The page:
Reinvention was key to a set by Quebec's Maïkotron Unit with Connecticut-based trumpeter Stephen Haynes. While they were, on the one hand, a classic piano-less quartet, the unit had a way of shape-shifting with instruments they'd morphed in advance. Frankenstein monsters of brass and reeds filled the stage: a double-reed soprano sax with an elongated neck, a trumpet body held vertical with a clarinet mouthpiece, a rather unholy sousaphone and a fairly ingenious system for mechanized mutings. But more to the point, Michel and Pierre Côté (a pair of brothers unrelated to Ambiances Magnétiques' Michel F. Côté) have learned how to play their hybrids, how to trap air and nudge it through the tubes. The quiet flutters of the ill-begotten instruments made for nice contrast with their passages of free jazz.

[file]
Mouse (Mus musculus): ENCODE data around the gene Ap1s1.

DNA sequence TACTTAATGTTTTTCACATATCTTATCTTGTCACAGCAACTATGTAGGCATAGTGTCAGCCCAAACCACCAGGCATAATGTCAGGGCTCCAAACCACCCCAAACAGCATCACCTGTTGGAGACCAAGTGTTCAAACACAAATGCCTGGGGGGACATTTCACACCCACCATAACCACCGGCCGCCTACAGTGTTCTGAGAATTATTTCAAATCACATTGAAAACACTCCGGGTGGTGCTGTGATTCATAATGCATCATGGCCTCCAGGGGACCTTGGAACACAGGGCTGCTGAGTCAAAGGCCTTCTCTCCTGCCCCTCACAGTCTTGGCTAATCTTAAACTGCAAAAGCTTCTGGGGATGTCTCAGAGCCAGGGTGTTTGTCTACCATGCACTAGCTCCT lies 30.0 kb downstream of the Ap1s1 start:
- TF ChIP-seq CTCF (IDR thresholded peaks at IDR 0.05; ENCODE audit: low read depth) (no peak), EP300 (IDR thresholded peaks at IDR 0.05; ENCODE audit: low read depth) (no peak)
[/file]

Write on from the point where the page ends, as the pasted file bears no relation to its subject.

There are many ways to weigh a music festival, and one that might be a bit too demanding a measure is perfection. Perfection can be fleeting, and is too nebulous to really pin down. There were several moments of perfection during the 2012 FIMAV, but one stands out as the sort of thing it often takes a such festival to pull together. Manitoba-born, Berlin-based bassist Miles Perkin convened a quartet with British trumpeter Tom Arthurs, French pianist Benoit Delbecq and Canadian drummer Thom Gossage that delivered pure and serene abstraction. The music was soft and beautifully intricate, accented by mellow flugelhorn and subtle piano preparations. They played open-ended compositions with open improvisation; they played something like jazz and something like new music; and they played together with never a misstep. The point of a term like musique actuelle, or "music of the present," is to defy definition, but there could be worse things than if the Miles Perkin Quartet was offered up, by way of example, as a definition of the art.
All Photos: Martin Morissette